Two Little Savages
By Ernest Thompson Seton
Public Domain Books
Beginnings of Woodlore
During this time Yan had so concentrated all his powers on the shanty that he had scarcely noticed the birds and wild things. Such was his temperament–one idea only, and that with all his strength.
His heart was more and more in his kingdom now he longed to come and live here. But he only dared to dream that some day he might be allowed to pass a night in the shanty. This was where he would lead his ideal life–the life of an Indian with all that is bad and cruel left out. Here he would show men how to live without cutting down all the trees, spoiling all the streams, and killing every living thing. He would learn how to get the fullest pleasure out of the woods himself and then teach others how to do the same. Though the birds and Fourfoots fascinated him, he would not have hesitated to shoot one had he been able, but to see a tree cut down always caused him great distress. Possibly he realized that the bird might be quickly replaced, but the tree, never.
To carry out his plan he must work hard at school, for books had much that he needed. Perhaps some day he might get a chance to see Audubon’s drawings, and so have all his bird worries settled by a single book.
That summer a new boy at school added to Yan’s savage equipment. This boy was neither good nor bright; he was a dunce, and had been expelled from a boarding school for misconduct, but he had a number of schoolboy accomplishments that gave him a tinge of passing glory. He could tie a lot of curious knots in a string. He could make a wonderful birdy warble, and he spoke a language that he called Tutnee. Yan was interested in all, but especially the last. He teased and bribed till he was admitted to the secret. It consisted in spelling every word, leaving the five vowels as they are, but doubling each consonant and putting a “u” between. Thus “b” became “bub,” “d” “dud," “m” “mum,” and so forth, except that “c” was “suk,” “h” “hash,” “x" “zux,” and “w” “wak.”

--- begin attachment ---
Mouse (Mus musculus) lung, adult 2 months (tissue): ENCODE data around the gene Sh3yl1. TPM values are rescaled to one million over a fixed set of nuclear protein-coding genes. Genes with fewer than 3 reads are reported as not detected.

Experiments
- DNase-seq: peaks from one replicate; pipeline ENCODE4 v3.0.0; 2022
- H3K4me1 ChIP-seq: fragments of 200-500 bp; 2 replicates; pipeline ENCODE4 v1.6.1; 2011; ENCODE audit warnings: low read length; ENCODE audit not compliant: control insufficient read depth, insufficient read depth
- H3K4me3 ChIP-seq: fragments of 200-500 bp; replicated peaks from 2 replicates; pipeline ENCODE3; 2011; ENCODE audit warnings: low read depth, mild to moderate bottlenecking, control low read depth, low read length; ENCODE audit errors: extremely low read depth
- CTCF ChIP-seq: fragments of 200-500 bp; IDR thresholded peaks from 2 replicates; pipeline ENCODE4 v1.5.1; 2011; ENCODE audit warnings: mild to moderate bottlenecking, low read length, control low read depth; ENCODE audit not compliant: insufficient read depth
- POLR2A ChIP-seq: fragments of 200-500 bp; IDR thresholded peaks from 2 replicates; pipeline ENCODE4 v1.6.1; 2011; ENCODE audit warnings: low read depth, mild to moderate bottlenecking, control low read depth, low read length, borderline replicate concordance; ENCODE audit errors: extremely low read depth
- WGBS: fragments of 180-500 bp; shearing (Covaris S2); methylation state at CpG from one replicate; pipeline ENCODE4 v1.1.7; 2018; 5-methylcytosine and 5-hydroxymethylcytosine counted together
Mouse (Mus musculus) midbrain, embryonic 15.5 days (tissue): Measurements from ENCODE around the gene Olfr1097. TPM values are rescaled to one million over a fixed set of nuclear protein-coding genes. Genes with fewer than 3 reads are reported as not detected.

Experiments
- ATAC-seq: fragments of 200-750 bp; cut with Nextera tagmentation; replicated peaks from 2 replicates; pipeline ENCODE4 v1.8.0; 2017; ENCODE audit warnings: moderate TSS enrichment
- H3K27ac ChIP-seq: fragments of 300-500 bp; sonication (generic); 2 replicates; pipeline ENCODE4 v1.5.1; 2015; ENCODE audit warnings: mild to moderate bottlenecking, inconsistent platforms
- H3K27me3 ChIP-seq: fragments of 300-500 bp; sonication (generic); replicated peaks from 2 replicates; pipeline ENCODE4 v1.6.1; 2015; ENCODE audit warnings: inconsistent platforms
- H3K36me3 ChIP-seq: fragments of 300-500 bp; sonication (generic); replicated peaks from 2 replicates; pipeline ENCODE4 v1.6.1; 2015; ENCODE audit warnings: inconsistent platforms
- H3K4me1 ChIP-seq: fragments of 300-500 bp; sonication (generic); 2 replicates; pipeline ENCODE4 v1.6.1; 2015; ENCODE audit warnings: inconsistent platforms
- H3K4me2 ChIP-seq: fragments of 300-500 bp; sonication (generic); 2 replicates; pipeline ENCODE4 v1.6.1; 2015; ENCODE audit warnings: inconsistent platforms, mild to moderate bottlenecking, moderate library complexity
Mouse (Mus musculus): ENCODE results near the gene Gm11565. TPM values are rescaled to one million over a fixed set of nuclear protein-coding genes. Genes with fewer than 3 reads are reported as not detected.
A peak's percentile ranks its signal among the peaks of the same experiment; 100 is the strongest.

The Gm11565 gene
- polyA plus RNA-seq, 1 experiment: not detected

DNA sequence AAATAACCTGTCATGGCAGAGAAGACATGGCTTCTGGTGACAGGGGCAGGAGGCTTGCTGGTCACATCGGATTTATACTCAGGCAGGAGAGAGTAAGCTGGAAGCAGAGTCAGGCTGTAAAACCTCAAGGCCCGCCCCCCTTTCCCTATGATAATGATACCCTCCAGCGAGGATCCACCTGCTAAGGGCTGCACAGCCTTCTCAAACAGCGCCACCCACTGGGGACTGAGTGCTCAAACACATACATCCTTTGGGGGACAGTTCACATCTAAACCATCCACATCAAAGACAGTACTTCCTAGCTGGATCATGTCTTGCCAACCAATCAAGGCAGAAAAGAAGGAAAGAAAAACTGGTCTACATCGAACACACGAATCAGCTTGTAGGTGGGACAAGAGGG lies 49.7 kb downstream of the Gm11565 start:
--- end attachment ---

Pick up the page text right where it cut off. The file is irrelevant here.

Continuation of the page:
The sample given by the new boy, “sus-hash-u-tut u-pup yak-o-u-rur mum-o-u-tut-hash,” was said to be a mode of enjoining silence.
This language was “awful useful,” the new boy said, to keep the other fellows from knowing what you were saying, which it certainly did. Yan practised hard at it and within a few weeks was an adept. He could handle the uncouth sentences better than his teacher, and he was singularly successful in throwing in accents and guttural tones that imparted a delightfully savage flavour, and he rejoiced in jabbering away to the new boy in the presence of others so that he might bask in the mystified look on the faces of those who were not skilled in the tongue of the Tutnees.
He made himself a bow and arrows. They were badly made and he could hit nothing with them, but he felt so like an Indian when he drew the arrow to its head, that it was another pleasure.
He made a number of arrows with hoop-iron heads, these he could file at home in the woodshed. The heads were jagged and barbed and double-barbed. These arrows were frightful-looking things. They seemed positively devilish in their ferocity, and were proportionately gratifying. These he called his “war arrows,” and would send one into a tree and watch it shiver, then grunt “Ugh, heap good,” and rejoice in the squirming of the imaginary foe he had pierced.